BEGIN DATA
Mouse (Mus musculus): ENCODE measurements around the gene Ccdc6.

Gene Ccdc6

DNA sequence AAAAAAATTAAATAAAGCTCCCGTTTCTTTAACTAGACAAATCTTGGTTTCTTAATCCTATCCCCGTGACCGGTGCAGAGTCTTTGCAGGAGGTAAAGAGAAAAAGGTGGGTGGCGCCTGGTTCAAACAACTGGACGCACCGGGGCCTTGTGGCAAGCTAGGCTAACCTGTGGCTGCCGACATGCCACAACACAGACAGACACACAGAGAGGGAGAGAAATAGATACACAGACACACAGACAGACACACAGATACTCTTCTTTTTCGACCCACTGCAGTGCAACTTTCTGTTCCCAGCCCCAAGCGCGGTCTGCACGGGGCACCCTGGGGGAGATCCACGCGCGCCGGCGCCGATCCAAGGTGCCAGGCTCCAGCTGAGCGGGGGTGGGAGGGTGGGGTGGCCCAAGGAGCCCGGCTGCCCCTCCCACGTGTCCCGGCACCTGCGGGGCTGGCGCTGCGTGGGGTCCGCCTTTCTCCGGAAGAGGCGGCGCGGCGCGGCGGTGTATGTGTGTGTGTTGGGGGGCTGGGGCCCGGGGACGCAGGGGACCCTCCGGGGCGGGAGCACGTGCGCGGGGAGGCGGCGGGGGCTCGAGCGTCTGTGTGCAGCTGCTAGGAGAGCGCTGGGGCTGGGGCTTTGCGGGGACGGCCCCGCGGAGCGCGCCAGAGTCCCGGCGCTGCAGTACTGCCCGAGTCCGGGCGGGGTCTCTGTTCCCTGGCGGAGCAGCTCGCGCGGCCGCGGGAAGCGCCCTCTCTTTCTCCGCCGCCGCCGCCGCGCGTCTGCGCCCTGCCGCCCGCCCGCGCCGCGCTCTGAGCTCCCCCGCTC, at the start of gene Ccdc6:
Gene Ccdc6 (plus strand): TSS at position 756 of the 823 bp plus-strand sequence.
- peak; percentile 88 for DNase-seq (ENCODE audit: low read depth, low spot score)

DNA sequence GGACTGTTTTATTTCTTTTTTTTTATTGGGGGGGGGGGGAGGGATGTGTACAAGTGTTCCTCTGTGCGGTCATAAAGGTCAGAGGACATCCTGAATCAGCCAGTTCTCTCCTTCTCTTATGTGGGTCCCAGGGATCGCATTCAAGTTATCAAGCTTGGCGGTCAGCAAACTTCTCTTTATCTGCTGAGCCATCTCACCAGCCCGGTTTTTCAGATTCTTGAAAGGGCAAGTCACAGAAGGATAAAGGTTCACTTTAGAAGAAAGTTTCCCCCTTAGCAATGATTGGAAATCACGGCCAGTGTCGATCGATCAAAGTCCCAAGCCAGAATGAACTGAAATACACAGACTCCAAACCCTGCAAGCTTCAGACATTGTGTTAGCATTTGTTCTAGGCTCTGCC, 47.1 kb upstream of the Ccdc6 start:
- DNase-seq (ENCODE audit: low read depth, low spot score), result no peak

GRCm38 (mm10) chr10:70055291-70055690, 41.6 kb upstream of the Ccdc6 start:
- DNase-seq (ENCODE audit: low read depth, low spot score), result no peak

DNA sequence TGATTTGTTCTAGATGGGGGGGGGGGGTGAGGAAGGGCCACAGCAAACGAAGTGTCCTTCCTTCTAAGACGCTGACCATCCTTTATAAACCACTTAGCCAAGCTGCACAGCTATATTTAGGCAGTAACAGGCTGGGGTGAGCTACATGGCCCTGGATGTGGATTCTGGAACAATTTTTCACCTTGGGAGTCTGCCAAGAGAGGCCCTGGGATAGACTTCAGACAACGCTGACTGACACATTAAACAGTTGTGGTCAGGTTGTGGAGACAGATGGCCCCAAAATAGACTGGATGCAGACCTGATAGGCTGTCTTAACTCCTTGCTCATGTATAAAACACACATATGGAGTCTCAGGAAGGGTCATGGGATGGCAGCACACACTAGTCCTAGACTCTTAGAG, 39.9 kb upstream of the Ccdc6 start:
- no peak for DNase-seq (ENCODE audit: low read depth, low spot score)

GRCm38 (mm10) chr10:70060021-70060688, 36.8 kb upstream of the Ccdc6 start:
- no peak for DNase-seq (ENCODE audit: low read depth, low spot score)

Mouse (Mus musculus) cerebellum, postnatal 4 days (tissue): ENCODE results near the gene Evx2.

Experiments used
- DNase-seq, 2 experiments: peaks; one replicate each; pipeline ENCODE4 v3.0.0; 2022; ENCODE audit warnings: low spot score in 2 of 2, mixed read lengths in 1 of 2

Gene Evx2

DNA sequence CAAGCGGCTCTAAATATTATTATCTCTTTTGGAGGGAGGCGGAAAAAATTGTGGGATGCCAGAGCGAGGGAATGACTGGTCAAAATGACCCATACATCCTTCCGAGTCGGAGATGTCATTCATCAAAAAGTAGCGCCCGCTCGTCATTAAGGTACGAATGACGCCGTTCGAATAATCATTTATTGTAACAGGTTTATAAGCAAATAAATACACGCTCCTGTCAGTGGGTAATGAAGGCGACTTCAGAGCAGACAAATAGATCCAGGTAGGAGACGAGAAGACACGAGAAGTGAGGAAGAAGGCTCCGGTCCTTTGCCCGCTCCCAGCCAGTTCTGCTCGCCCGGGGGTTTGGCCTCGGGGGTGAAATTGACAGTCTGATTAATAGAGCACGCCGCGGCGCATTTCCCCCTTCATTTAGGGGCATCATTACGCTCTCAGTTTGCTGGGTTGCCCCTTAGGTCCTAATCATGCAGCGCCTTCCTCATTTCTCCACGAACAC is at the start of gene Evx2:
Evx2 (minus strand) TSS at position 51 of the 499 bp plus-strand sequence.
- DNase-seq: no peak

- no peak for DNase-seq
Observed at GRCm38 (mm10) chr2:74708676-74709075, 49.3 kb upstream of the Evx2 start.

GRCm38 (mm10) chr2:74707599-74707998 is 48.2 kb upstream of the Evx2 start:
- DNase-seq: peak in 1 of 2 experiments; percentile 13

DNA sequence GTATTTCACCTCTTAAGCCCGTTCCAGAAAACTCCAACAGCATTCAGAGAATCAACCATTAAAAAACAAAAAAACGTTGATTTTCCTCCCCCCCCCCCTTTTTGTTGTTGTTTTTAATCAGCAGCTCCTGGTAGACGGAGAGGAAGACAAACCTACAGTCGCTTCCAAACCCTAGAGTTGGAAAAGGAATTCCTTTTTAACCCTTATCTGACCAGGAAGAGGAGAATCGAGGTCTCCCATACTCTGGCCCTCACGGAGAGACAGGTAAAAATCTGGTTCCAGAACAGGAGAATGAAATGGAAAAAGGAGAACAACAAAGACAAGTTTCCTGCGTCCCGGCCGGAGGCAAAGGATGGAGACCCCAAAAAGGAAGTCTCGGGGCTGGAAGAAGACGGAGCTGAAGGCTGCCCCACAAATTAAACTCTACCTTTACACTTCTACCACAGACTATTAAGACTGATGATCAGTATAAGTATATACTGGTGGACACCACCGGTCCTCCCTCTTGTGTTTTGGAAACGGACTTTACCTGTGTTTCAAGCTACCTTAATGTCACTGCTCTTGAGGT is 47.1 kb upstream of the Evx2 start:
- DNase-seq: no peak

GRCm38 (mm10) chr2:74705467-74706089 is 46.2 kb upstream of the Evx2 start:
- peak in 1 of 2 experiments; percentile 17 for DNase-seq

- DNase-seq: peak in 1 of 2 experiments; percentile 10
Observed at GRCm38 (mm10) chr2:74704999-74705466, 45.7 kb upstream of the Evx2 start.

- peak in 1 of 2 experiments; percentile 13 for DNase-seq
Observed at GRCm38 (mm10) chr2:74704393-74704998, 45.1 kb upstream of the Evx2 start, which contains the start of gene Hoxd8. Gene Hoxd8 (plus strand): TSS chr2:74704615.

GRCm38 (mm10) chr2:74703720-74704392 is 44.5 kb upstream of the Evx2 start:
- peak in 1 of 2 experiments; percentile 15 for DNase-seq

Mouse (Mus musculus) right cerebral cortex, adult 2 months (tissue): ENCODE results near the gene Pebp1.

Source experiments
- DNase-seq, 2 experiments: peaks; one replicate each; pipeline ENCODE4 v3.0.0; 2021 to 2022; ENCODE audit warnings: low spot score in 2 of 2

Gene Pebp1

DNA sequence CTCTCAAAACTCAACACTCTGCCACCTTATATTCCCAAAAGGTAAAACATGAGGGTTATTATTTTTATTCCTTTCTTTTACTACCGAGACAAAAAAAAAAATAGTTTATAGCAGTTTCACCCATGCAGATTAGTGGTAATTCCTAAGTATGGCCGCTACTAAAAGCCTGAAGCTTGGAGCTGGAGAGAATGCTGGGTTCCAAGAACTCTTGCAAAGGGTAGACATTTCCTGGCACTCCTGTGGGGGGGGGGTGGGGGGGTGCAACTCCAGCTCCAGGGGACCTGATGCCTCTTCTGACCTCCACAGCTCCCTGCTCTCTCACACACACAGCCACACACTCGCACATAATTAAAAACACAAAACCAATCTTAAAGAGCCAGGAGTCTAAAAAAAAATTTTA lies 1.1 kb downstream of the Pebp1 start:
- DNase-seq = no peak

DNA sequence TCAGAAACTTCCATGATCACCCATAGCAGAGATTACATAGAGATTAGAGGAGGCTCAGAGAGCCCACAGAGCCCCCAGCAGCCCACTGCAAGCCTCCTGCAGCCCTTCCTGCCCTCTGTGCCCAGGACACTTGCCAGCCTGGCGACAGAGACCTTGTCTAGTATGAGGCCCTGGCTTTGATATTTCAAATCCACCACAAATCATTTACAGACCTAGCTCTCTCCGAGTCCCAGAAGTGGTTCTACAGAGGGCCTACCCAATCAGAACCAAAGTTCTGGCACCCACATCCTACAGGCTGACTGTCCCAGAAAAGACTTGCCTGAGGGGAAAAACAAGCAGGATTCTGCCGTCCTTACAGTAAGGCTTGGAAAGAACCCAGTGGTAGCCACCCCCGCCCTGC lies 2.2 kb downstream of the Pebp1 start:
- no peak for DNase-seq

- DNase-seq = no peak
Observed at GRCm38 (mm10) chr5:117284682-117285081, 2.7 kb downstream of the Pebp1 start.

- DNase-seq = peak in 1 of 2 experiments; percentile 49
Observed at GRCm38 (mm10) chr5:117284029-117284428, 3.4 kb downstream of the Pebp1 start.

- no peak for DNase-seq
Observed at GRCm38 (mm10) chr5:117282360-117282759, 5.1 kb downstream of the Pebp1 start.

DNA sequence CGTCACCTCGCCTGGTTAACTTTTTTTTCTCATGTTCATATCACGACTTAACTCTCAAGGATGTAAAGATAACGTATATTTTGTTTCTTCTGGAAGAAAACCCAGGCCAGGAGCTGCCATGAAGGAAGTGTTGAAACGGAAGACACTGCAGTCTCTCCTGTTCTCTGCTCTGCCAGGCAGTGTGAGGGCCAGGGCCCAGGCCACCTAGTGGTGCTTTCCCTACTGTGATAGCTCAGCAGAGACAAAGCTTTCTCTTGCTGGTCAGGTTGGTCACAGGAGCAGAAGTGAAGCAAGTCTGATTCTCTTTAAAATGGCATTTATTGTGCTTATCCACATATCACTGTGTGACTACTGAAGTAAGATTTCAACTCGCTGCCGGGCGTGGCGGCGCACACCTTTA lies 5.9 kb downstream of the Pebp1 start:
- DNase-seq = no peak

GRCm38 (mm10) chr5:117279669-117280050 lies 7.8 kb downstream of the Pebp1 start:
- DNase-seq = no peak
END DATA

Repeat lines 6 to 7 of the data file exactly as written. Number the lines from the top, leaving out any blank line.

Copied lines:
DNA sequence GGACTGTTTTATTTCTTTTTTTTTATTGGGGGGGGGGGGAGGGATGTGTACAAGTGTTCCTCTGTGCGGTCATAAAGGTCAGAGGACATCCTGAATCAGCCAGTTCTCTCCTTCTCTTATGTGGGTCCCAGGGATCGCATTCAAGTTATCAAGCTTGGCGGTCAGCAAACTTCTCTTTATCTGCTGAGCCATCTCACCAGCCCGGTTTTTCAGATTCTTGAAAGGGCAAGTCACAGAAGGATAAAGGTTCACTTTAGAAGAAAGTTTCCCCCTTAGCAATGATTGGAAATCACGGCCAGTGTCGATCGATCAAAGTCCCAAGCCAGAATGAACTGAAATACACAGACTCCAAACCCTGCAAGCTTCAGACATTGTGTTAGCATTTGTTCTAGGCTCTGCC, 47.1 kb upstream of the Ccdc6 start:
- DNase-seq (ENCODE audit: low read depth, low spot score), result no peak